JFK and Conspiracies

Officer J.D. Tippit

Officer J.D. Tippit

This is part II of my thoughts on JFK and his assassination, with the 50th anniversary of the president’s death only recently passed. Certainly, and regrettably, the conspiracy folks had their day in the sun…again.

 
I have indicated that I believe Lee Harvey Oswald acted alone, and that he did so as a deluded Marxist. Nevertheless, there are plenty of reasons for folks to entertain conspiracies, not least the fringe connections that Kennedy had with the mob, his administration’s anti-Castro activities and the fact that Oswald had an unusual and checkered relationship with the Soviet Union and as a consequence with some low level staff in our intelligence and law enforcement agencies. 
 
Nevertheless, having just digested a fair amount of Vincent Bugliosi’s mammoth book, Reclaiming History, as well as some of the responses to it from both reputable and no so reputable journalists and assassination sleuths, one can only surmise that the depths of human cynicism are deep indeed.
 
Of course, we don’t know everything – and never will.  
 
What we do know is that most of the conspiracy driven ideas around the assassination are built upon a few inconsistencies in reporting and/or documentation, many of them occurring in the midst of tremendous chaos during the immediate hours and days after the assassination. Ultimately, it was the criminal act of a half-balanced person named Jack Ruby, who killed Oswald two days after Oswald slew Kennedy, that gave birth to a conspiracy industry the likes of which the world has never seen. 
 
Ruby robbed the American people of a trial that would have almost certainly put to rest all the nonsense that has unfolded in the succeeding half century. At the very least, we would have had the satisfaction of seeing all the evidence put forward in the most public way – and all relationships explored. Instead, with Oswald gone, every conceivable conspiracy found life. Denials gave birth to charges of cover up. Honest mistakes became fodder for charges of deception. Later, opportunism took hold, as witnesses who were nowhere to be found in the year after the assassination began to surface, many of them paid or manipulated by cynical or profit-motivated writers and investigators. 
 
Whatever the strange and sloppy efforts of Dallas police, autopsy experts and the Warren Commission, their efforts look positively competent and sane next to the conspiracy hypotheses presented by the likes of Mark Lane and Oliver Stone. Bugliosi does an admirable job making this point in his 1,600 page book.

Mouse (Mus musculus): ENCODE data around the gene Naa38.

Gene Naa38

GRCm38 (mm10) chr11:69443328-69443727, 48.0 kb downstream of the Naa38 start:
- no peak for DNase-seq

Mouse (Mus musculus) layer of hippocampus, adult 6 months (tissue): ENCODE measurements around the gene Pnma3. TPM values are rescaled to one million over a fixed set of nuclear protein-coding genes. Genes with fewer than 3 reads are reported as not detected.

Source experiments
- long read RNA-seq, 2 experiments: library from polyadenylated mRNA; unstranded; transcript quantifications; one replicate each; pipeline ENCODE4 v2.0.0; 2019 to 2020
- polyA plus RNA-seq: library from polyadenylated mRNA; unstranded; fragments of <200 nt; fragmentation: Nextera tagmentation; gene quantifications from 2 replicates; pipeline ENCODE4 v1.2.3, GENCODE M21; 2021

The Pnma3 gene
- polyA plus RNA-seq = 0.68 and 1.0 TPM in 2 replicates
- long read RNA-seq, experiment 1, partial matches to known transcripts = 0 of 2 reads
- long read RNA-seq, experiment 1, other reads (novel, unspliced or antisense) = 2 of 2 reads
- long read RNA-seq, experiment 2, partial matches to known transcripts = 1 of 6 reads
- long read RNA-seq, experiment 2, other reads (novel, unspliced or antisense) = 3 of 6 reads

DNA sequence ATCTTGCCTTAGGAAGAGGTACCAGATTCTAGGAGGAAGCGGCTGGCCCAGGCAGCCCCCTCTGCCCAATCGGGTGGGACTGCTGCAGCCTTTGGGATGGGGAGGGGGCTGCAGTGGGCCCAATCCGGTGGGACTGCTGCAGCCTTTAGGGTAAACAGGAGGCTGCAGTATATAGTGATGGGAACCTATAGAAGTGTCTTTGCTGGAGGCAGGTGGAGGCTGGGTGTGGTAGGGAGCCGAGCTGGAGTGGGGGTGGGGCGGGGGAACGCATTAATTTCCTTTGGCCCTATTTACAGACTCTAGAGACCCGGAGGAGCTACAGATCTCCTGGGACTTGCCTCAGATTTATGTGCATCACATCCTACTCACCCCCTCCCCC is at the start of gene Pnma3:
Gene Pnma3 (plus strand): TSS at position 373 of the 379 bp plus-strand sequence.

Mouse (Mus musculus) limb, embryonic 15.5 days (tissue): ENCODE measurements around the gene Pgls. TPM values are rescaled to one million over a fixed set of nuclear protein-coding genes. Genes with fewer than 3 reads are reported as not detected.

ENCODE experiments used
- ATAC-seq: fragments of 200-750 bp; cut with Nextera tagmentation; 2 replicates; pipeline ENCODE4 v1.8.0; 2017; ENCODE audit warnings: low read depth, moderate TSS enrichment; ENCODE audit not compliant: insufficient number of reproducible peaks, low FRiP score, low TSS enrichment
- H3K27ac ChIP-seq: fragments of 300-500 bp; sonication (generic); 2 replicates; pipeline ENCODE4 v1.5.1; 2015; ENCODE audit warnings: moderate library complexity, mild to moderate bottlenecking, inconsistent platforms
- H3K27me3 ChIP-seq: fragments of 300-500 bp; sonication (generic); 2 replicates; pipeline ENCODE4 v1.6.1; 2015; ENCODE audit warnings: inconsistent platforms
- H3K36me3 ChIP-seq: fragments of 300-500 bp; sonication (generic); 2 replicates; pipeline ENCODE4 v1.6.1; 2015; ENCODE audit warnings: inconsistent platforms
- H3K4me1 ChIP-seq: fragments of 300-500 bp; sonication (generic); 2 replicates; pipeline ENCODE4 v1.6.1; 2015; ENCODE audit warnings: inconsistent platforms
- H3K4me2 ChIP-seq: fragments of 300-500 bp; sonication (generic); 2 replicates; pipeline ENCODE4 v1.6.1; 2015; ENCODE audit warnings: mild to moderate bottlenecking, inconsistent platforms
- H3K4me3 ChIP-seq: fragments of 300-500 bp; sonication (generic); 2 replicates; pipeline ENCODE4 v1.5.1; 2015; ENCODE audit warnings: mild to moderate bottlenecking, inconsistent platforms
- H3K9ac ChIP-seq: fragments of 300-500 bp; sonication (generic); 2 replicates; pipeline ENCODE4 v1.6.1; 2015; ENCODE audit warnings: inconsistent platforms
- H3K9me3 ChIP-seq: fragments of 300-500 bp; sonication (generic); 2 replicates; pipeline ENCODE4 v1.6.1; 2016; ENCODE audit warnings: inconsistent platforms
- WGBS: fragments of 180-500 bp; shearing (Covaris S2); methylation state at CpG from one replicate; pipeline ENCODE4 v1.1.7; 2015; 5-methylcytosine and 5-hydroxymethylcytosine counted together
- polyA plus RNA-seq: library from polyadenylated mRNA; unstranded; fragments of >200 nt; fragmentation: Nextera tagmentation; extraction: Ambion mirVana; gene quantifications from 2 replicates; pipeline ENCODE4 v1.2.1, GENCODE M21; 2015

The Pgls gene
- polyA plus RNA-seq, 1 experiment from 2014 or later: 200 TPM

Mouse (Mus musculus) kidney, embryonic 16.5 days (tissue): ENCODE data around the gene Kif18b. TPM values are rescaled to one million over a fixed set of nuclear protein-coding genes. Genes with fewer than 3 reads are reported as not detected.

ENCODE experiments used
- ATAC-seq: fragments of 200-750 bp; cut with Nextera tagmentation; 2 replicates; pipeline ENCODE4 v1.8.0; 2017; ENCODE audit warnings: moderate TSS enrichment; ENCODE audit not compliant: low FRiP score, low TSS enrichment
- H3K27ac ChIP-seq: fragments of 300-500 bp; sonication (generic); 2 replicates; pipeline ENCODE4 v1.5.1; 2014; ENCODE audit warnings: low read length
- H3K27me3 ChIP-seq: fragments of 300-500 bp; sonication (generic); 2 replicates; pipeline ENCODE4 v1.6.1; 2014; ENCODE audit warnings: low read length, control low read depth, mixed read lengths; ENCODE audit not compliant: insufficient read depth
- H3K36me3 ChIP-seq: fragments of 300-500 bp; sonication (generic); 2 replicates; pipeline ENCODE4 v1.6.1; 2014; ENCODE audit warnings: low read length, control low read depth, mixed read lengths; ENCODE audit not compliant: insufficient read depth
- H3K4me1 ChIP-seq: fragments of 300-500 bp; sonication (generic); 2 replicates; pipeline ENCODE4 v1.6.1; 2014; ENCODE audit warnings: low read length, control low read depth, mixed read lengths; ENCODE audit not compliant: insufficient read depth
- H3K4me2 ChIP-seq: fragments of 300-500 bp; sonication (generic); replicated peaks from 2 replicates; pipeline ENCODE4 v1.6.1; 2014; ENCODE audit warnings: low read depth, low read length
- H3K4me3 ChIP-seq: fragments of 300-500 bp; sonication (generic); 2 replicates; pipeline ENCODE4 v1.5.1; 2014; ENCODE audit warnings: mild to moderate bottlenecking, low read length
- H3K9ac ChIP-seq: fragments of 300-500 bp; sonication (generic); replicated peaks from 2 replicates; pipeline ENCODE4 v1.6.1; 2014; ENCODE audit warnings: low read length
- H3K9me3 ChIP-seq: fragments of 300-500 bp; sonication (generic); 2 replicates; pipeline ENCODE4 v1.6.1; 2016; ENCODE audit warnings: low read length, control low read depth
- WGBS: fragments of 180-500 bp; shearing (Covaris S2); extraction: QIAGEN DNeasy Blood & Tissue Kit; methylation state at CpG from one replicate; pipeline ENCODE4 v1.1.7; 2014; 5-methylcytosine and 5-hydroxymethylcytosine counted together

There are good reasons to be skeptical of our government and our security agencies, for all sorts of reasons both pragmatic and idealistic. Even so, there is no justification for lying, intentionally misleading people or inventing scenarios for which there is no evidence. 
 
Both at the conceptual and factual level, the assassination conspiracies fail every reasonable test of veracity. Yet, strangely, even as responsible a commentator as Professor Larry Sabato seriously entertains some of the claims of the conspiracy schools in his recent book on Kennedy’s legacy. Sabato is apparently not aware that in the vast majority of instances the facts either contradict many of the claims he reports or the stories have been changed repeatedly in the most opportunistic and cynical fashion. 
 
All of the famous conspiracies – the three tramps, the grassy knoll, even the magic bullet – have been explained rather easily. It has only been in the years since the assassination that folks have emerged from the shadows with new remembrances, inventions, stories and theories, most of them opportunistic and easily refutable. 
 
For sure, there are mysteries and coincidences that do trouble. For example, why the poor security around the Dealey Plaza area? Why were there not secret service folks or police positioned in the handful of tall buildings in the area of Dealey Plaza? More to the point, why wasn’t Oswald being carefully watched, given that he was the sole (former) defector to the Soviet Union living in Texas at the time and that he worked in the Book Depository which sat strategically along the presidential motorcade route? 
 
Equally troubling is some of the sloppy work done by the police and the autopsy doctors – bad record keeping and documentation among them. In the shock of the assassination, it was not the best moment for any of these folks, who seem to have allowed the stresses and emotions of the moment impact their professional behavior. Competency can be challenged – but then incompetency has been evident in virtually every major issue that has occurred in our modern history, from the invasion of Normandy, to pre-9-11 surveillance to Obamacare.  These are grounds for trying to be better, but hardly for a conspiracy. Moreover, embarrassment about not being vigilant enough at such a critical moment probably explains the reluctance of the CIA and FBI to be forthcoming about some of their own activities, the first instinct of bureaucracies being self-preservation.